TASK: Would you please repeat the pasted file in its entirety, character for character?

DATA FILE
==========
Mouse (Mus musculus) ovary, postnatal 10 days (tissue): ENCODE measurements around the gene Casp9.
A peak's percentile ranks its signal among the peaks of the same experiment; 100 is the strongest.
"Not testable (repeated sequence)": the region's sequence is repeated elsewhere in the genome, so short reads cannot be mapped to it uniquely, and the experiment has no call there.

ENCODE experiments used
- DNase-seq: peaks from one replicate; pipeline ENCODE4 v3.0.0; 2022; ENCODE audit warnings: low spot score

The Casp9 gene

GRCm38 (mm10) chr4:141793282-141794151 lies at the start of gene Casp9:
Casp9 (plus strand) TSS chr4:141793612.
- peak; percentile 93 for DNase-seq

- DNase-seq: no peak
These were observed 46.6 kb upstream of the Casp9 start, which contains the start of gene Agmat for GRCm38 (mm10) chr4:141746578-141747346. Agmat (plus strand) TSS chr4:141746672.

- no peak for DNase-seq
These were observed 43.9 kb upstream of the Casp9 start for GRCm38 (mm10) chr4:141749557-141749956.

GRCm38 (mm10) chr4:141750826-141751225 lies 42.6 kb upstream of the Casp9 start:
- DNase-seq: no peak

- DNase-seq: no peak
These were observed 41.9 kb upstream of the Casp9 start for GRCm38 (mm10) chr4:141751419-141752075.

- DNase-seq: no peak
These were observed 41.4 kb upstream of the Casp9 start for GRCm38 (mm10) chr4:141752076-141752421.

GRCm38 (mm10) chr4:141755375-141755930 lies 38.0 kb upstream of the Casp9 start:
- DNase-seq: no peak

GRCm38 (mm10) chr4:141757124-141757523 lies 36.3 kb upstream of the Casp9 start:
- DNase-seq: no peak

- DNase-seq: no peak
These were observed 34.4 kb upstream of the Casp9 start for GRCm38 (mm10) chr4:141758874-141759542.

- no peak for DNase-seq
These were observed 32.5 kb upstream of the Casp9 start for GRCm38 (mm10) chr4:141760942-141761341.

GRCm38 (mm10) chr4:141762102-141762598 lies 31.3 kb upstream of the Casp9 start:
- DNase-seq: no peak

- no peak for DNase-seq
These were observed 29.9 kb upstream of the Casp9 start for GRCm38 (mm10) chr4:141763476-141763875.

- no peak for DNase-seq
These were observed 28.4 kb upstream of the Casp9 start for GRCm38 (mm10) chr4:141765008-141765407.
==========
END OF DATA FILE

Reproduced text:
Mouse (Mus musculus) ovary, postnatal 10 days (tissue): ENCODE measurements around the gene Casp9.
A peak's percentile ranks its signal among the peaks of the same experiment; 100 is the strongest.
"Not testable (repeated sequence)": the region's sequence is repeated elsewhere in the genome, so short reads cannot be mapped to it uniquely, and the experiment has no call there.

ENCODE experiments used
- DNase-seq: peaks from one replicate; pipeline ENCODE4 v3.0.0; 2022; ENCODE audit warnings: low spot score

The Casp9 gene

GRCm38 (mm10) chr4:141793282-141794151 lies at the start of gene Casp9:
Casp9 (plus strand) TSS chr4:141793612.
- peak; percentile 93 for DNase-seq

- DNase-seq: no peak
These were observed 46.6 kb upstream of the Casp9 start, which contains the start of gene Agmat for GRCm38 (mm10) chr4:141746578-141747346. Agmat (plus strand) TSS chr4:141746672.

- no peak for DNase-seq
These were observed 43.9 kb upstream of the Casp9 start for GRCm38 (mm10) chr4:141749557-141749956.

GRCm38 (mm10) chr4:141750826-141751225 lies 42.6 kb upstream of the Casp9 start:
- DNase-seq: no peak

- DNase-seq: no peak
These were observed 41.9 kb upstream of the Casp9 start for GRCm38 (mm10) chr4:141751419-141752075.

- DNase-seq: no peak
These were observed 41.4 kb upstream of the Casp9 start for GRCm38 (mm10) chr4:141752076-141752421.

GRCm38 (mm10) chr4:141755375-141755930 lies 38.0 kb upstream of the Casp9 start:
- DNase-seq: no peak

GRCm38 (mm10) chr4:141757124-141757523 lies 36.3 kb upstream of the Casp9 start:
- DNase-seq: no peak

- DNase-seq: no peak
These were observed 34.4 kb upstream of the Casp9 start for GRCm38 (mm10) chr4:141758874-141759542.

- no peak for DNase-seq
These were observed 32.5 kb upstream of the Casp9 start for GRCm38 (mm10) chr4:141760942-141761341.

GRCm38 (mm10) chr4:141762102-141762598 lies 31.3 kb upstream of the Casp9 start:
- DNase-seq: no peak

- no peak for DNase-seq
These were observed 29.9 kb upstream of the Casp9 start for GRCm38 (mm10) chr4:141763476-141763875.

- no peak for DNase-seq
These were observed 28.4 kb upstream of the Casp9 start for GRCm38 (mm10) chr4:141765008-141765407.